What it is
Minimum family tax credit is a payment made to families with dependent children aged 18 or younger, so they have a minimum income each week after tax.
Minimum family tax credit makes sure that a family's annual income (net income after tax has been deducted) doesn't fall below $23,036 a year ($443 per week) for the tax year ending 31 March 2016.
When you're working out your family income you need to make adjustments if you pay or receive child support, or have business losses. If you'd like help with this, use our Working for Families Tax Credits calculator under "Work it out", or call us on 0800 227 773.
Who can get it
You can get the minimum family tax credit if you:
- work for a salary or wage for at least:
- 30 hours each week as a couple, or
- 20 hours each week as a single parent, and
- receive family tax credit.
Unless you or your spouse or partner also work the required hours for salary or wages, you won't qualify for minimum family tax credit for the weeks when your family income is from:
- NZ Super or Veteran's Pension
- student allowance
- self-employment (includes one partner being employed by the other)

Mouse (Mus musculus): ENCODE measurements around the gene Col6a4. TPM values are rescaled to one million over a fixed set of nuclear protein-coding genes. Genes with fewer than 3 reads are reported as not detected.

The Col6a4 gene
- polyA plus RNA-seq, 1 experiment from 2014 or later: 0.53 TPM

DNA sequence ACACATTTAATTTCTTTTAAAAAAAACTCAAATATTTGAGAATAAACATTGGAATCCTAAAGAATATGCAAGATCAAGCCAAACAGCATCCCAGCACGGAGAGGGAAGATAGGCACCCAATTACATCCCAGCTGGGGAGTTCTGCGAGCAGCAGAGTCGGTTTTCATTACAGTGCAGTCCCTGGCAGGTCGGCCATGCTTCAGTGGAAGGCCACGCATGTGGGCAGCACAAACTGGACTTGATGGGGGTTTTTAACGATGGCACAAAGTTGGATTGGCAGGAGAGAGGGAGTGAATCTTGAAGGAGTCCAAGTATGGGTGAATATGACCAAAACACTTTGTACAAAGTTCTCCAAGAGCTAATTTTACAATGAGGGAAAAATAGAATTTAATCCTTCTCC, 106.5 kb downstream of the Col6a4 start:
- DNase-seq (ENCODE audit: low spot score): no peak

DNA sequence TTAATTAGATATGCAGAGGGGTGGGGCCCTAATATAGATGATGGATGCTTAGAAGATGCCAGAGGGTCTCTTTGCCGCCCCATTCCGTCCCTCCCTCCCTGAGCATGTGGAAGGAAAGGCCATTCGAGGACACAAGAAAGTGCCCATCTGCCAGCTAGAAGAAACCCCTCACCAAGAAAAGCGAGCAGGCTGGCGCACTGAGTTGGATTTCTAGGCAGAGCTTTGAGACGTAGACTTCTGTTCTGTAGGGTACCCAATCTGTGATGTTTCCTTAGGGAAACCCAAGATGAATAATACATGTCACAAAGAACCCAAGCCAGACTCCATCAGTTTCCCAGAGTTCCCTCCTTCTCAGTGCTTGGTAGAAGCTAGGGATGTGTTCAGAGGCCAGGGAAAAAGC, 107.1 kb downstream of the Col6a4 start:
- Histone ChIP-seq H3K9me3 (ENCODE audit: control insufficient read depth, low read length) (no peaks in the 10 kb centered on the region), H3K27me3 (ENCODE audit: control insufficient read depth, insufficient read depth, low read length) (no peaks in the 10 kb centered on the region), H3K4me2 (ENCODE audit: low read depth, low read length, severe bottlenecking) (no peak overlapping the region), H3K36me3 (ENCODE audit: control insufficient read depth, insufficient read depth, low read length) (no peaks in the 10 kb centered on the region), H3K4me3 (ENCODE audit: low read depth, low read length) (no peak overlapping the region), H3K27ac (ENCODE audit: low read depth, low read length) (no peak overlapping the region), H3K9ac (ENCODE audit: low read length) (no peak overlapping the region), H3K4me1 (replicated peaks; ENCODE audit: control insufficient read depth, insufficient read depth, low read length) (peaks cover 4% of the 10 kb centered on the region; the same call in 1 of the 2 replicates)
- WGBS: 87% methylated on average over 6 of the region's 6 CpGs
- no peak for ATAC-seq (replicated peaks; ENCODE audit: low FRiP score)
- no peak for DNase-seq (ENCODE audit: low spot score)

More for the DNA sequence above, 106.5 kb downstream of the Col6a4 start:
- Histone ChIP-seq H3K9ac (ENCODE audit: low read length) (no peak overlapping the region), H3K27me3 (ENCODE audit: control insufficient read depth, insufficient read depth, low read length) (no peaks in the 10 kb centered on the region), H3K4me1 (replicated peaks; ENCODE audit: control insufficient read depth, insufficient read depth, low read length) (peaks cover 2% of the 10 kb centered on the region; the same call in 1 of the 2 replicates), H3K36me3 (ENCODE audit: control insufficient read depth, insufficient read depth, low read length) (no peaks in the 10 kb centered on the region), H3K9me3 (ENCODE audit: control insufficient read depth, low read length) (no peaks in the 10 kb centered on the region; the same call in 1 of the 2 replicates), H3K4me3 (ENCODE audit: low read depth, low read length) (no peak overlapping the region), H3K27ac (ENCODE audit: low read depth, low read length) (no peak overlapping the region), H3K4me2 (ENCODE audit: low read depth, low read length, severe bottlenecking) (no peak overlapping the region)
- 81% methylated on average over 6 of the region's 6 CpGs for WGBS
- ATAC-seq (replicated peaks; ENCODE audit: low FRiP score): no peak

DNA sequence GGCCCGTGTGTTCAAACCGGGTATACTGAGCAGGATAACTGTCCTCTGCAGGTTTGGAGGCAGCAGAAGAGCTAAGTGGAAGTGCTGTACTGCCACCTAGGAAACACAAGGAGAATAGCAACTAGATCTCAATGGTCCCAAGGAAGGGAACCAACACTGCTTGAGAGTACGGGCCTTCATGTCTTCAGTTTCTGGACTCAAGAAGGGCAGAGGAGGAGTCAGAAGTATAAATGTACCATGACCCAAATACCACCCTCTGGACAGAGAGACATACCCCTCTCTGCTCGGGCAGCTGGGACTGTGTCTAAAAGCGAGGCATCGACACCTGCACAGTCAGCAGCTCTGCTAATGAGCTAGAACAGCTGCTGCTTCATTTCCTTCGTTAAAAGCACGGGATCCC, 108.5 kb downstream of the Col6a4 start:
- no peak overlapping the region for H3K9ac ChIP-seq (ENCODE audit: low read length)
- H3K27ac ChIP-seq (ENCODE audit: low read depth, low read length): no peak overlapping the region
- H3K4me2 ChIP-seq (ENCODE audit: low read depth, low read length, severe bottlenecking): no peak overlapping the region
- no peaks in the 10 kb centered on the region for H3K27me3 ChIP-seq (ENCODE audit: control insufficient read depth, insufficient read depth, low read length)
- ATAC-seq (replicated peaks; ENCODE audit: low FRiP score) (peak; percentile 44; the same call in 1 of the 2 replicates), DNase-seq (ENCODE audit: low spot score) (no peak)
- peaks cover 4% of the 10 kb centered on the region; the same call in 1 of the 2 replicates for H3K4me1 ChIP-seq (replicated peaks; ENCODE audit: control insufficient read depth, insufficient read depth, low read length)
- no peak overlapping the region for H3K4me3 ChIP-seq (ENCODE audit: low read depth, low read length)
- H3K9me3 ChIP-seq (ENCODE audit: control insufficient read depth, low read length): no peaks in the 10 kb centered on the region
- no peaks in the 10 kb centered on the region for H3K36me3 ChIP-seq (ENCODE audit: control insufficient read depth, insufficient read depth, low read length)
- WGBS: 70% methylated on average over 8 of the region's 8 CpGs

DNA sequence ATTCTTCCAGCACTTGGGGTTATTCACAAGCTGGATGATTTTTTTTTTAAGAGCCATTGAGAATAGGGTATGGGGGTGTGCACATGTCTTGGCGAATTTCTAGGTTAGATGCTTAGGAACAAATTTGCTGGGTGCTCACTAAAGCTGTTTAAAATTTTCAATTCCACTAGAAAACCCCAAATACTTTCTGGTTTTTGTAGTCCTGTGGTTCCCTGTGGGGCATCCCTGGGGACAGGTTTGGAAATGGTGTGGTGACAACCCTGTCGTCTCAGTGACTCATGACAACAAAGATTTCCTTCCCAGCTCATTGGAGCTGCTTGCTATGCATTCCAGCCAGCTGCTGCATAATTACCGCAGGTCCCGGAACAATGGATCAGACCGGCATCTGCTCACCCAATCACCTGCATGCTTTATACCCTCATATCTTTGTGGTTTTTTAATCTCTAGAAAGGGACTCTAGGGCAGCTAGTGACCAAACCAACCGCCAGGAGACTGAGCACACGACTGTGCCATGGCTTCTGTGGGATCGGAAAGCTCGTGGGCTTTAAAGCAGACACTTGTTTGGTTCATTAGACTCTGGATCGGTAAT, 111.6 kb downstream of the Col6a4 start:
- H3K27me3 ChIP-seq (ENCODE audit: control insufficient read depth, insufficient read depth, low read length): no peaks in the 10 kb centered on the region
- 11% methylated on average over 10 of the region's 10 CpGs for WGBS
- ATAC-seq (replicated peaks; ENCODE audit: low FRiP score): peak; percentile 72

- shareholder-employee income from a close company you have a 10% or more shareholding in
- contract payments to non-resident contractors.
Bryn and Neroli have four dependent children. Neroli works 10 hours a week in a community centre. Bryn works 20 hours a week as a bus driver and up to 15 hours a week as a private tour guide. Together, they work over 30 hours a week for wages. Bryn also has some self-employed earnings. If their annual family income (after tax) is $22,776 or less, Bryn and Neroli may be entitled to the minimum family tax credit.
If you and/or your spouse or partner would normally work the required weekly hours but are injured and receive accident compensation instead, you can still get the minimum family tax credit.
Who can't get it
You can't get the minimum family tax credit for the weeks when your family income includes:
- an income-tested benefit, or
- a parent's allowance.
Nikki receives a supported living payment. Even if her family income (after tax) is $22,776 or less, she can't get the minimum family tax credit.
You also can't get the minimum family tax credit if you and/or your spouse or partner are:
- on leave or sick leave without pay
- on strike, or
- locked out.
Check whether you can get any of the other Working for Families Tax Credits payments:
Then when you know what type of payment you might receive:
Date published: 16 Apr 2015